For the immunihistochemical analysis of caveolin-3 in cattle skeletal muscles, we randomly selected 10 specimens respectively from both normal and fat infiltrated muscles and executed immunohistochemistry for caveolin-3. Caveolin-3 is the principal structure protein of caveolar membrane domains in skeletal muscle cell type and localized to the sarcolemma. In this experiment, the sarcolemma expressed caveolin-3 irrespective of normal and fat infiltrated muscles ( Fig. 5G - I ).
For the immunihistochemical analysis of dysferin in cattle skeletal muscles, we randomly selected 10 specimens respectively from both normal and fat infiltrated muscles and executed immunohistochemistry for dysferin. Dysferin is not an integral component of the dystrophin-glycoprotein complex, but it is suggested that dysferin has a direct or indirect functional association with the dystrophin-glycoprotein complex [3] . Dysferin expressed normally at sarcolemma of skeletal muscles. In this experiment, sarcolemma expressed dysferin irrespective of normal and fat infiltrated muscles ( Fig. 5J - L ).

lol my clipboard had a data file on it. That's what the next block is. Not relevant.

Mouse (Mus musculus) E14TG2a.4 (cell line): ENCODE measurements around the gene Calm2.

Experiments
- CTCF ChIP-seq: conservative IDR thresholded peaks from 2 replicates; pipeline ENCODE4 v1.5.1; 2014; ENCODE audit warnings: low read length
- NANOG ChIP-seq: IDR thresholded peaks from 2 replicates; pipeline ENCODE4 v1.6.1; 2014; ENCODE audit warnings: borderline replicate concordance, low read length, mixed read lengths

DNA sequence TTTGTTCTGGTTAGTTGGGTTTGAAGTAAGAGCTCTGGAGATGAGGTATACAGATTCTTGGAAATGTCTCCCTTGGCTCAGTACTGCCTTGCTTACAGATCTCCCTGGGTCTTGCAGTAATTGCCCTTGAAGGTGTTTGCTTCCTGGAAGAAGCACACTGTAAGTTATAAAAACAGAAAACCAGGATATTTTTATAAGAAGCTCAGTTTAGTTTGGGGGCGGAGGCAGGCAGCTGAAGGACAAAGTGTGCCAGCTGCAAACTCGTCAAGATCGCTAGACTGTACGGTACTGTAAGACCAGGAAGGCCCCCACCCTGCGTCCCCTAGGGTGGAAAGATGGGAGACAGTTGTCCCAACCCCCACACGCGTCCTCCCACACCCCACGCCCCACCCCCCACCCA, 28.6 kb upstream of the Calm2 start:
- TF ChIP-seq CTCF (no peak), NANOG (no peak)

Discussion
Diverse animal models for human muscular diseases have been intensively studied for developing new therapeutic technologies including gene therapy and stem cell therapy in muscular dystrophy. So far, there are lots of studies using small animal model such as mice, but very limited studies for intervention have been reported due to the shortage of large animal models. Excluding rodents, an animal model specifically reproducing the alterations in the dystrophin gene and the full spectrum of human pathology has been reported in only golden retriever dogs, showing a single mutation in intron 6, resulting in complete absence of the dystrophin protein, and early and severe muscle degeneration with nearly complete loss of motility and walking ability [25] .
In this study, the muscular dystrophin protein levels of Korean cattle, which bred in limited environment and grain fed condition, versus Australian cattle, which freely bred on the grass and ad libitum grass fed, were surveyed. This was done to investigate whether industrial animals can be utilized as large animal models for muscle dystrophy and also analyze the effect of breeding conditions on muscularity as comparing stress conditions and freely movable conditions without control.